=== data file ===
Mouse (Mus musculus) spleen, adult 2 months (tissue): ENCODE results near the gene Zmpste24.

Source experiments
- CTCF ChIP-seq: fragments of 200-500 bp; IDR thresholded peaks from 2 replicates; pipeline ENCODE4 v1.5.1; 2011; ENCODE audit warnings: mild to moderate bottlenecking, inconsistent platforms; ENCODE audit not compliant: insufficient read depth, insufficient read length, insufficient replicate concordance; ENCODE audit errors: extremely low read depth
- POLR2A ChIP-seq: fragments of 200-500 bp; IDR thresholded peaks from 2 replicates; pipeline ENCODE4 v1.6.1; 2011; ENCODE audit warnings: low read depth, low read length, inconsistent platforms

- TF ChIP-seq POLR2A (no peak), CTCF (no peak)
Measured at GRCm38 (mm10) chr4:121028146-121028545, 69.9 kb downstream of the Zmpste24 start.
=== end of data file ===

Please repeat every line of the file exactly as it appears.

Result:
Mouse (Mus musculus) spleen, adult 2 months (tissue): ENCODE results near the gene Zmpste24.

Source experiments
- CTCF ChIP-seq: fragments of 200-500 bp; IDR thresholded peaks from 2 replicates; pipeline ENCODE4 v1.5.1; 2011; ENCODE audit warnings: mild to moderate bottlenecking, inconsistent platforms; ENCODE audit not compliant: insufficient read depth, insufficient read length, insufficient replicate concordance; ENCODE audit errors: extremely low read depth
- POLR2A ChIP-seq: fragments of 200-500 bp; IDR thresholded peaks from 2 replicates; pipeline ENCODE4 v1.6.1; 2011; ENCODE audit warnings: low read depth, low read length, inconsistent platforms

- TF ChIP-seq POLR2A (no peak), CTCF (no peak)
Measured at GRCm38 (mm10) chr4:121028146-121028545, 69.9 kb downstream of the Zmpste24 start.